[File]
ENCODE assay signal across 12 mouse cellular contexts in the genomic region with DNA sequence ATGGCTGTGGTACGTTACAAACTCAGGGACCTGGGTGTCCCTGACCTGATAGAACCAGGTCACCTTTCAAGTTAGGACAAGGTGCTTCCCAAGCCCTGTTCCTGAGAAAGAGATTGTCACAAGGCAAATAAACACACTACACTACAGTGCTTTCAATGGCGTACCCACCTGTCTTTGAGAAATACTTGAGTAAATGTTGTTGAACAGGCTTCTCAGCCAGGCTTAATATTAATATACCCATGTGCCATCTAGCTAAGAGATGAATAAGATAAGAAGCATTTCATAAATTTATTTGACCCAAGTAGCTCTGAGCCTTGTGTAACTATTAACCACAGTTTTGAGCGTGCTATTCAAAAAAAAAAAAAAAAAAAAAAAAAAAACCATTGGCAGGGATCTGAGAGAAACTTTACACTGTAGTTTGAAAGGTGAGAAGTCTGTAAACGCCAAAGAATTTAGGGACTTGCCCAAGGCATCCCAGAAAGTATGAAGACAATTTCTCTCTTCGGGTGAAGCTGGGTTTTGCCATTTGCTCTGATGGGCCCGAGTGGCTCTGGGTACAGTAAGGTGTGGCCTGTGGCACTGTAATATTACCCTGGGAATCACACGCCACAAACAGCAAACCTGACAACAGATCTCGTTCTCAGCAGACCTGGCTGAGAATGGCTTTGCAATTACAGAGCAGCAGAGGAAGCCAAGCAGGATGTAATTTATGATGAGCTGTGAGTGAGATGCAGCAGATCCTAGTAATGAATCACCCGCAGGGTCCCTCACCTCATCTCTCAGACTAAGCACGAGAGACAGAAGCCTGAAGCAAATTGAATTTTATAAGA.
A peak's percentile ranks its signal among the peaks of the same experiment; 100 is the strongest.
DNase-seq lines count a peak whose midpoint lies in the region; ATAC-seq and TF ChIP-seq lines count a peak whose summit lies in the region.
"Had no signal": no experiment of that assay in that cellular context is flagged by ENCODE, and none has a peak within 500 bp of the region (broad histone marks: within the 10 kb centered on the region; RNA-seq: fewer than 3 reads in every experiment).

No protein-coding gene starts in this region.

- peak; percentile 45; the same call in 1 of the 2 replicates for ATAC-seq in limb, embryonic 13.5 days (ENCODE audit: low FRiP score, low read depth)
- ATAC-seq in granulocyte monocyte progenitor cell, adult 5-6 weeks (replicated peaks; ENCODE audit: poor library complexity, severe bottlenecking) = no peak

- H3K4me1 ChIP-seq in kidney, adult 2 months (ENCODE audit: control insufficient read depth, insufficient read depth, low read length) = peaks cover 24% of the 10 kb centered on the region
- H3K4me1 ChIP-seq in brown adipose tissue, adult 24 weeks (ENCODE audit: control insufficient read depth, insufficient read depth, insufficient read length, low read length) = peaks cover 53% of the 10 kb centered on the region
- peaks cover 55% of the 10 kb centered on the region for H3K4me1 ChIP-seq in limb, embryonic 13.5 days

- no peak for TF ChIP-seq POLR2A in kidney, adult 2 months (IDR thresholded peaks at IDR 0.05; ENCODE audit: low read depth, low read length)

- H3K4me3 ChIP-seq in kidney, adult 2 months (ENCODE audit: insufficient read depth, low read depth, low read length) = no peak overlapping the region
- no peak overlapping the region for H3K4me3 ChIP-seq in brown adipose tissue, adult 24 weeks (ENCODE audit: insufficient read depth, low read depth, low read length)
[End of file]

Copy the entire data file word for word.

ENCODE assay signal across 12 mouse cellular contexts in the genomic region with DNA sequence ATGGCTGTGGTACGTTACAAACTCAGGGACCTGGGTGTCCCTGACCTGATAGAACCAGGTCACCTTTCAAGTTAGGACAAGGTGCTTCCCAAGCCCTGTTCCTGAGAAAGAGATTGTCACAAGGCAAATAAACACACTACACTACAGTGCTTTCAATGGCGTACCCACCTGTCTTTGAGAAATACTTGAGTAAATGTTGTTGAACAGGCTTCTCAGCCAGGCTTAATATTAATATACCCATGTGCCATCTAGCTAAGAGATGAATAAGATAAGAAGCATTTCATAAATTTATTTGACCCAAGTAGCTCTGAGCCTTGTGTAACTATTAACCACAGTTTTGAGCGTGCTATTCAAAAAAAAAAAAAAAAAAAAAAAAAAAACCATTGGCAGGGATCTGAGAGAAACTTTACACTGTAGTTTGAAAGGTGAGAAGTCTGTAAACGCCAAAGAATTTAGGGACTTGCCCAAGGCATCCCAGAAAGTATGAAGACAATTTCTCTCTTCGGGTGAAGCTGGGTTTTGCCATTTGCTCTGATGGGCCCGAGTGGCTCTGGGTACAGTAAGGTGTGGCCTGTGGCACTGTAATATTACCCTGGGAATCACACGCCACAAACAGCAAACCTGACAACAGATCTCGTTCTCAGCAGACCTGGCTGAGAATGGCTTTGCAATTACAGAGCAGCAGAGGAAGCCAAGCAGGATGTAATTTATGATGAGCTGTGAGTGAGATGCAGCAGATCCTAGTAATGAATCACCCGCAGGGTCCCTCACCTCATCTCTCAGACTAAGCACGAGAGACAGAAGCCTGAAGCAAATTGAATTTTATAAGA.
A peak's percentile ranks its signal among the peaks of the same experiment; 100 is the strongest.
DNase-seq lines count a peak whose midpoint lies in the region; ATAC-seq and TF ChIP-seq lines count a peak whose summit lies in the region.
"Had no signal": no experiment of that assay in that cellular context is flagged by ENCODE, and none has a peak within 500 bp of the region (broad histone marks: within the 10 kb centered on the region; RNA-seq: fewer than 3 reads in every experiment).

No protein-coding gene starts in this region.

- peak; percentile 45; the same call in 1 of the 2 replicates for ATAC-seq in limb, embryonic 13.5 days (ENCODE audit: low FRiP score, low read depth)
- ATAC-seq in granulocyte monocyte progenitor cell, adult 5-6 weeks (replicated peaks; ENCODE audit: poor library complexity, severe bottlenecking) = no peak

- H3K4me1 ChIP-seq in kidney, adult 2 months (ENCODE audit: control insufficient read depth, insufficient read depth, low read length) = peaks cover 24% of the 10 kb centered on the region
- H3K4me1 ChIP-seq in brown adipose tissue, adult 24 weeks (ENCODE audit: control insufficient read depth, insufficient read depth, insufficient read length, low read length) = peaks cover 53% of the 10 kb centered on the region
- peaks cover 55% of the 10 kb centered on the region for H3K4me1 ChIP-seq in limb, embryonic 13.5 days

- no peak for TF ChIP-seq POLR2A in kidney, adult 2 months (IDR thresholded peaks at IDR 0.05; ENCODE audit: low read depth, low read length)

- H3K4me3 ChIP-seq in kidney, adult 2 months (ENCODE audit: insufficient read depth, low read depth, low read length) = no peak overlapping the region
- no peak overlapping the region for H3K4me3 ChIP-seq in brown adipose tissue, adult 24 weeks (ENCODE audit: insufficient read depth, low read depth, low read length)